To evaluate motives, follow the money. This is true for salaries, incentive compensation programs, and corruption.

This phenomenon is observed among citizens of some high-tax states. People have alternatives when they are weary of bureaucracy, hefty taxes, and incompetent budgetary management. They are able to load a U-Haul, get in their vehicle, and relocate. Some leaders of major states are oblivious to this reality.

The major offenders are California, New York, and Illinois. More than 300,000 individuals left California and New York in 2022 alone. Illinois witnessed the departure of 140,000 taxpayers. Comparable movement from New Jersey, Massachusetts, and Pennsylvania is occurring.

Mathematics helps explain why individuals are so driven. With existing and planned municipal, state, and federal taxes, rich Californians face a total tax rate of around 57.9%. New Yorkers in the highest tax bracket will pay combined taxes of over 60%.

Contemporary contention stems from the desire of high-tax governments to impose an annual tax on unrealized capital gains. Hence, if the states with the highest tax rates had their way, many of the wonderful firms we admire today may not exist.

Amazon is a prime illustration. Between 1996 and 2015, Jeff Bezos labored to construct the e-commerce behemoth. Throughout this period, however, Bezos put the cash flows back into the firm. Amazon earned essentially little net income for 20 years. Despite the fact that Bezos developed this company with forethought, a wealth tax would have impeded Amazon’s current existence.

Some states are currently considering levying a 1% to 1.5% yearly “wealth tax” on rich persons. Hence, even if Amazon had no net revenue, affluent owners (such as Bezos) would have to borrow money or sell firm assets to pay wealth taxes.

Last year, Amazon employed around 1.5 million individuals. Amazon’s expansion of job possibilities has improved the quality of life in the United States. It is difficult to say how much of the retailer’s growth would have been erased if Bezos had been subjected to a 1% wealth tax from the start.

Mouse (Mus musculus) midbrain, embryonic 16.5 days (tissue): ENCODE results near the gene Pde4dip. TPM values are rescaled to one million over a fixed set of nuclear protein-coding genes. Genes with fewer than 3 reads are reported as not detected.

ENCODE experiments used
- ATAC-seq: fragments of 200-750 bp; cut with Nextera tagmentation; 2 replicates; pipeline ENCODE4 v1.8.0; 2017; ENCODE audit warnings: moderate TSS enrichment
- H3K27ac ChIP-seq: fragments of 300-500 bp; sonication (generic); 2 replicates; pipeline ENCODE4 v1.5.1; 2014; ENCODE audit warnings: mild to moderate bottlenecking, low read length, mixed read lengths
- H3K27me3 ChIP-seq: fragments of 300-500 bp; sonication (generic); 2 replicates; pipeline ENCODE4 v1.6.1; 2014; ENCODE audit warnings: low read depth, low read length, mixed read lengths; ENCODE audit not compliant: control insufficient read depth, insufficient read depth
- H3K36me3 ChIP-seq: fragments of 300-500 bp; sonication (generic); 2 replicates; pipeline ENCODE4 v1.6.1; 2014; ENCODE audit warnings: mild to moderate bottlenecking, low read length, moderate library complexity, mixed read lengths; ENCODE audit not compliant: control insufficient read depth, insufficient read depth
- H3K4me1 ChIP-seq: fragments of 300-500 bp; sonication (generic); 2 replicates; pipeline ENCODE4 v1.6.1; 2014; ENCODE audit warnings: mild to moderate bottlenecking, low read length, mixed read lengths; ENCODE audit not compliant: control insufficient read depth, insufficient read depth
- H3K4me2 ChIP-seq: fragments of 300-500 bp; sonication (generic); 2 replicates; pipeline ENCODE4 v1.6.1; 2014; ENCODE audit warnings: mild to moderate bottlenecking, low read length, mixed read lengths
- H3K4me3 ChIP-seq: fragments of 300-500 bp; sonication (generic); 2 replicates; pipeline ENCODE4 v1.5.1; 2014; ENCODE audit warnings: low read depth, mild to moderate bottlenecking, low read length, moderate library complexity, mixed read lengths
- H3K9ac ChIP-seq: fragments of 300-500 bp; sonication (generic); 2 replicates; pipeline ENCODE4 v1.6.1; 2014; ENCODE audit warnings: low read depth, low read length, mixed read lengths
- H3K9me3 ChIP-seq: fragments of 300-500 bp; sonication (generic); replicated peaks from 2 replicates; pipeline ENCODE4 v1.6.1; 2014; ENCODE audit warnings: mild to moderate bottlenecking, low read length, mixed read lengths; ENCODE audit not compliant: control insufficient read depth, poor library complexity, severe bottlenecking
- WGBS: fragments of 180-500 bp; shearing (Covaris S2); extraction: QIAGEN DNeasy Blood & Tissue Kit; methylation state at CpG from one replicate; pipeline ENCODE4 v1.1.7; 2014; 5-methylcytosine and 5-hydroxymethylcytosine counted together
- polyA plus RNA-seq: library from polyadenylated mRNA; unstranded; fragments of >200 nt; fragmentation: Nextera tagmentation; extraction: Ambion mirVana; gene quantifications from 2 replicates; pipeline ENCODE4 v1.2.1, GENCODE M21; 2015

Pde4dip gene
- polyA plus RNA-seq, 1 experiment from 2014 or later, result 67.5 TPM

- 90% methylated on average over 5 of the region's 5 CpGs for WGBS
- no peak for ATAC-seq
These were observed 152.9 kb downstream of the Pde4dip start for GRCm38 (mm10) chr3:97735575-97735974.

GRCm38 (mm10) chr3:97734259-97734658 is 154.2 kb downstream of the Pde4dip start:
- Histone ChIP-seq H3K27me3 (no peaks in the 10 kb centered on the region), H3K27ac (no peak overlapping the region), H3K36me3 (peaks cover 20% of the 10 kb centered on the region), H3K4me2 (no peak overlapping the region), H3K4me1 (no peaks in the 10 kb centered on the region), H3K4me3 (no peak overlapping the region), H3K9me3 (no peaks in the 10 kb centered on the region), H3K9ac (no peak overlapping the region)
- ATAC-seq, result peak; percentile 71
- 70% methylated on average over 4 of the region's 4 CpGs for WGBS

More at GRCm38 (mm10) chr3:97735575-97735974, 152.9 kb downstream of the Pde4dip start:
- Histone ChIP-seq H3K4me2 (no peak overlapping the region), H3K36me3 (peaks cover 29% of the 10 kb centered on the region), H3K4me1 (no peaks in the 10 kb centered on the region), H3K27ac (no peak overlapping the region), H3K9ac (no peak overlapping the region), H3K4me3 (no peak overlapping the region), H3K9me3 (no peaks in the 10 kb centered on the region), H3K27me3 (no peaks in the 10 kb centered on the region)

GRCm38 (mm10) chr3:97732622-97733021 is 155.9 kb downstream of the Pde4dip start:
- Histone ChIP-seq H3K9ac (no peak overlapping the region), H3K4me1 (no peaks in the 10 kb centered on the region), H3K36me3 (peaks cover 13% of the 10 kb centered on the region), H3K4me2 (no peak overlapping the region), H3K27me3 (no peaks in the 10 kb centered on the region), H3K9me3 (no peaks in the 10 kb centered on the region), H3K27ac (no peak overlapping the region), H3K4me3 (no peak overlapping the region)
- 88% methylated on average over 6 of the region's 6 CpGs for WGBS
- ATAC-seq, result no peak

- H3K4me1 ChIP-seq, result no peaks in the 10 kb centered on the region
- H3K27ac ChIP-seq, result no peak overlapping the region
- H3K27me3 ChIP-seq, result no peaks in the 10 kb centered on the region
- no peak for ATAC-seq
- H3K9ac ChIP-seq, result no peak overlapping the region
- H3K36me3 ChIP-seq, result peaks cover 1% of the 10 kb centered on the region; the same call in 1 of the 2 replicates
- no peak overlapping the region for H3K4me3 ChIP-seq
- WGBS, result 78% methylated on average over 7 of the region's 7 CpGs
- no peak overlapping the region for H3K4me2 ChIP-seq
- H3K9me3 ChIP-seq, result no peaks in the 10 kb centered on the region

A 1% wealth tax may not seem like much, particularly when it is used to target billionaires. Nevertheless, this is not only a dialogue between billionaires.

Employment is an essential component of success in a capitalist society. 69% of the United States Gross Domestic Product (total sales) is comprised of consumer expenditure. When people are unemployed, they have little disposable income. Without expenditure, GDP fails and the nation as a whole suffers.

The majority of our country’s wealth is produced by first-generation entrepreneurs. Entrepreneurs can relocate to any state that values their contributions the greatest, particularly in technologically sophisticated societies. Capital flows to where it is distributed most efficiently. This consists of states.

Moreover, many tone-deaf state officials fail to comprehend that in a “work-from-home” atmosphere, individuals might maintain employment yet relocate to a different state. This implies that states must be even more flexible in order to retain local residents.

While attacking billionaires, keep in mind that they possess substantial resources to move. Furthermore, millionaires do not burden the welfare system. Billions of dollars are spent on taxes and maintaining a beautiful environment. Thus, communities gain greatly from having affluent residents.

Where are individuals heading? Texas welcomed 470,000 new citizens in 2012, while Florida welcomed 444,000. Each of the Carolinas, Tennessee, and Georgia gained a minimum of 80,000 new people.

To combat this migration of people and capital, California’s plan for a wealth tax includes an “exit tax.” In addition to stating that you will be taxed if you remain, they want to tax wealth regardless of where it is housed internationally.

The haughtiness is astounding. The states with high taxes are causing a stampede to leave. This results in even less economic growth, investment, and innovation in these states. This plan will be extremely difficult to navigate and implement. In addition, experts feel this will violate the Commerce Clause of the United States Constitution and the right to travel.

States should examine the success of business-friendly, low-tax states, such as Texas and Florida, as opposed to keeping entrepreneurs, company owners, and rich individuals hostage with a tax jail. Entrepreneurship and capitalism should be supported and fostered at all levels for their success. The prosperity of capitalism continues to be the rising tide that raises all boats.

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